10 thoughts on “Film review: Me Before You

  1. After my car accident I felt low, really low. I got trapped in a cycle of pain and despair, I planned my suicide down to the last minute detail, making sure it was going to be my dad not my mum who found me, forgetting one small thing! I could no longer open the loft hatch and climb the ladder to do the deed. Fast forward life and I am happily married with an amazing son and daughter. Everyday my family and I #liveboldly

    Liked by 2 people

  2. Exactly what Mik says.
    It is virtually 5 years to the day when the insidious progress of my disability started, gradually leaving me less and less mobile. I now need other people to help me bath and prepare food and need a wheelchair to get around. Five years ago I could cartwheel, handspring and spent 10 hours a week at the gym.
    I went through an initial period of determination that I would carry on whatever but my employers had different ideas. I knew things weren’t going to be easy when the assistant headteacher told me that if I was one of her horses she’d have me shot, but I was determined to fight to stay working. I fought the bastards for three and a half years until my mental health crumbled. I now suffer from PTSD due to the harassment I suffered during that time. I became suicidal and my mental illness convinced me that I would become a burden on my family. I am apparently a big suicide risk because I don’t talk to others about how I feel (teaching over years gives you the ability to put a mask of okayness on) and I am impulsive. After a great deal of therapy for this, I still find it impossible to admit to others how much I planned to commit suicide and ensure I provided my family with my death in service grant from my pension.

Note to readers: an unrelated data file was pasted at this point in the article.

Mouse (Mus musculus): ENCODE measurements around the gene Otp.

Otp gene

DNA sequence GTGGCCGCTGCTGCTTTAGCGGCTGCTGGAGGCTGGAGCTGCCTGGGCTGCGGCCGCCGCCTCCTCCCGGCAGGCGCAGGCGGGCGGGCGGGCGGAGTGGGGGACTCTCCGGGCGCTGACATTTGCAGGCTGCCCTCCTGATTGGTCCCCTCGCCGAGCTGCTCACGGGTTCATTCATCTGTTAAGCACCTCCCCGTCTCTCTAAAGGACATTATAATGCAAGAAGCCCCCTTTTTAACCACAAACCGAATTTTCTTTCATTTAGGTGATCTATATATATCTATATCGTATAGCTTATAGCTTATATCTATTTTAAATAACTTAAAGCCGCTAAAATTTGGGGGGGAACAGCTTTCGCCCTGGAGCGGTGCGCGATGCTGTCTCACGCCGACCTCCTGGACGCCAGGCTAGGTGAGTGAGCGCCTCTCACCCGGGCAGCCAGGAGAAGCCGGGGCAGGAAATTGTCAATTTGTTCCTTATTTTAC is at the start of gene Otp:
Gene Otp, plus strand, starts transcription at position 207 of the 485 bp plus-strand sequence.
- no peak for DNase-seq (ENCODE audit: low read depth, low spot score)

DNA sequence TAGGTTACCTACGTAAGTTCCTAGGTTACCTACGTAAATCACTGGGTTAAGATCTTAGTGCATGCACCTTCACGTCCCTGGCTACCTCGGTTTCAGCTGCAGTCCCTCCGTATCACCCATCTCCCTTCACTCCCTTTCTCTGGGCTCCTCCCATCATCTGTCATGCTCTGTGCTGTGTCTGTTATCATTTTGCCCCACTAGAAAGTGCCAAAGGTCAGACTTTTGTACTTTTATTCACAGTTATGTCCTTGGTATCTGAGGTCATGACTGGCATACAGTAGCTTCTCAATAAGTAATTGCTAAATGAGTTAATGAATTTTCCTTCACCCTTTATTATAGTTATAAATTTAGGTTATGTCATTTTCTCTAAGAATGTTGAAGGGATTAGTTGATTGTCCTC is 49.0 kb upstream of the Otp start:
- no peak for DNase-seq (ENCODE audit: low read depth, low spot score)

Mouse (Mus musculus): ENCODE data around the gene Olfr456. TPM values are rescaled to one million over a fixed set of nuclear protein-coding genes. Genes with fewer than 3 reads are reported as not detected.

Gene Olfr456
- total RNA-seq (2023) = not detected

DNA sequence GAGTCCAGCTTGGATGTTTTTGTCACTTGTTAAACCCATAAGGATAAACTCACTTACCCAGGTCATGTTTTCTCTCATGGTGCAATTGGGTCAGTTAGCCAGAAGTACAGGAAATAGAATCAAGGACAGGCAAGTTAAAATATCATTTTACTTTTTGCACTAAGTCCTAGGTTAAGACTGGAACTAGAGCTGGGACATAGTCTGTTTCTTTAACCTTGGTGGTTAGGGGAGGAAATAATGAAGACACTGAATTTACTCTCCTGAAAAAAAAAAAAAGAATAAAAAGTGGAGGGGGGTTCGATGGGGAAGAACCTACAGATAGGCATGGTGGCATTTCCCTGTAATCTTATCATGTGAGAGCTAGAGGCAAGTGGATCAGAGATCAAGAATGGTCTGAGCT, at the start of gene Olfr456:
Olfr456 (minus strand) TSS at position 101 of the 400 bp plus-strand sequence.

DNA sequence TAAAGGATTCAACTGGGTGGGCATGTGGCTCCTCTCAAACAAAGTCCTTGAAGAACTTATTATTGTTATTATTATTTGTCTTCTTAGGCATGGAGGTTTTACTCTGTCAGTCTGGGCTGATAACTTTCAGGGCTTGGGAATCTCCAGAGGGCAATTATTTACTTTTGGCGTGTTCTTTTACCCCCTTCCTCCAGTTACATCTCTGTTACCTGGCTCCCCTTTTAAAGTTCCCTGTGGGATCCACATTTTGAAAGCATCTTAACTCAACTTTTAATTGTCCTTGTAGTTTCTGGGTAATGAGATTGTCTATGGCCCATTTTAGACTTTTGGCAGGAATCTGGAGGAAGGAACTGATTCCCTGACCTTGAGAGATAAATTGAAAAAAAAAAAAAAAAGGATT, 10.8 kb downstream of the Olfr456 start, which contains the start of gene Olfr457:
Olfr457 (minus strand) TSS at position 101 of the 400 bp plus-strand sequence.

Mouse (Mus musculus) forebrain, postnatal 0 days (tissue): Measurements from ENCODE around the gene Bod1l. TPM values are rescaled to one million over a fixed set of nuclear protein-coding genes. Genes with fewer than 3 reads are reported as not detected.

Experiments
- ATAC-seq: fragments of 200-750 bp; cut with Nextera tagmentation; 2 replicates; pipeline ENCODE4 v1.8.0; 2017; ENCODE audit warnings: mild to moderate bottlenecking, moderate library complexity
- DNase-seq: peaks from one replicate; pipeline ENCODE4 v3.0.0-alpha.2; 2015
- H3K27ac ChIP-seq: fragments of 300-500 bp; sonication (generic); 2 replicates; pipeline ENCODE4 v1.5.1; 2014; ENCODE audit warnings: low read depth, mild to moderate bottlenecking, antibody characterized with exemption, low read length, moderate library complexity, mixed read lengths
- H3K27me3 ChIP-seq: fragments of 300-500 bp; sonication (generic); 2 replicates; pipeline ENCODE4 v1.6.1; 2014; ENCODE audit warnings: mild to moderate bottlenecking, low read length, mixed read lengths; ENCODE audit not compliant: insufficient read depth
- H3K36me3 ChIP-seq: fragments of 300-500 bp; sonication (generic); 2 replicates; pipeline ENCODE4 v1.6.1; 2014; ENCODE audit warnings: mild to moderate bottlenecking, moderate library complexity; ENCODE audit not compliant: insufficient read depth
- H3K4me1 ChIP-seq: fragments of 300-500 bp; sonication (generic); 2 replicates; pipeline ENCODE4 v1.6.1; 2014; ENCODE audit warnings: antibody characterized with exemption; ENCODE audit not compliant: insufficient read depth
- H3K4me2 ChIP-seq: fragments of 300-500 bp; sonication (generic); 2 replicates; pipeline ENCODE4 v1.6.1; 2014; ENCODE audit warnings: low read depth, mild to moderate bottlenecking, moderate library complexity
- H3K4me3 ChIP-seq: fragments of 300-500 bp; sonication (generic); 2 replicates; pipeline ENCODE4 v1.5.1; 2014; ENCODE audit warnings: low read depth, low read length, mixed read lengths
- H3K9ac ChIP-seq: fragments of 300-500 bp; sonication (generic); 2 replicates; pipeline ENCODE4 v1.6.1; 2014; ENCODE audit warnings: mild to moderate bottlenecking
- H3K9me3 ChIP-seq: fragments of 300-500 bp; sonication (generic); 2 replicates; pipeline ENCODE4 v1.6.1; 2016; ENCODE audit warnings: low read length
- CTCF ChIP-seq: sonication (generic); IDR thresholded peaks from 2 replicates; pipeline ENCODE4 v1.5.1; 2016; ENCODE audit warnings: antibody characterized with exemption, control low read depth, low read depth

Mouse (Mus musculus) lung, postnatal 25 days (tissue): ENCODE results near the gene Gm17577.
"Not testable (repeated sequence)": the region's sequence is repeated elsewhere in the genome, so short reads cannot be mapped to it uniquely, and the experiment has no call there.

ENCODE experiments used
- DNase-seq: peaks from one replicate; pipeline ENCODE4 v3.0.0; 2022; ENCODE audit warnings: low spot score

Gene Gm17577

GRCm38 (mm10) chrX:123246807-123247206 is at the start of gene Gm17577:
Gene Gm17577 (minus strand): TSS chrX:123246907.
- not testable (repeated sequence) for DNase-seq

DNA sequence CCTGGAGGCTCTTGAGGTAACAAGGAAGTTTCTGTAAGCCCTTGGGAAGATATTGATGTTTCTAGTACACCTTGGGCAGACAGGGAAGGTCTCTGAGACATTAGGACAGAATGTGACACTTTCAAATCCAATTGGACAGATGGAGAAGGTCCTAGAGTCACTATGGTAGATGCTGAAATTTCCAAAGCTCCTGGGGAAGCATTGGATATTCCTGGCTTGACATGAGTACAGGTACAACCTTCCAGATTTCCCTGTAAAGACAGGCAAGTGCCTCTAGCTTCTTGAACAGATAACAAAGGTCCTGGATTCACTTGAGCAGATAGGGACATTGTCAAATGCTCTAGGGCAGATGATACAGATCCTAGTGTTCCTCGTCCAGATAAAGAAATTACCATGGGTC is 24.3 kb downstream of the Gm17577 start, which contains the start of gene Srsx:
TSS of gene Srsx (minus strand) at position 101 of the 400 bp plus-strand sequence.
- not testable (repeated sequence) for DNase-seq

What turned things around was that I suddenly blurted out the burden thing to my husband and said about being worth more dead than alive. He then spent a great deal of time convincing me that it didn’t matter how bad my impairment got that he would never see me as a burden. We hadn’t been communicating in any real way for a while as I’d become more and more withdrawn (the way I was being treated at work just fed a lifelong feeling of inferiority and body dysmorphia and I felt like my husband didn’t find me attractive any more. When we started actually talking I found out that he just didn’t want to put pressure on me and that he felt I’d talk when I was ready and that he thought I was too exhausted and in pain for sex. We had a week on our own when we were put up in a London hotel by the NHS whilst I went for tests and the time away from the children and everyday distractions gave us plenty of time to kick start our communication and the sexual side of our relationship.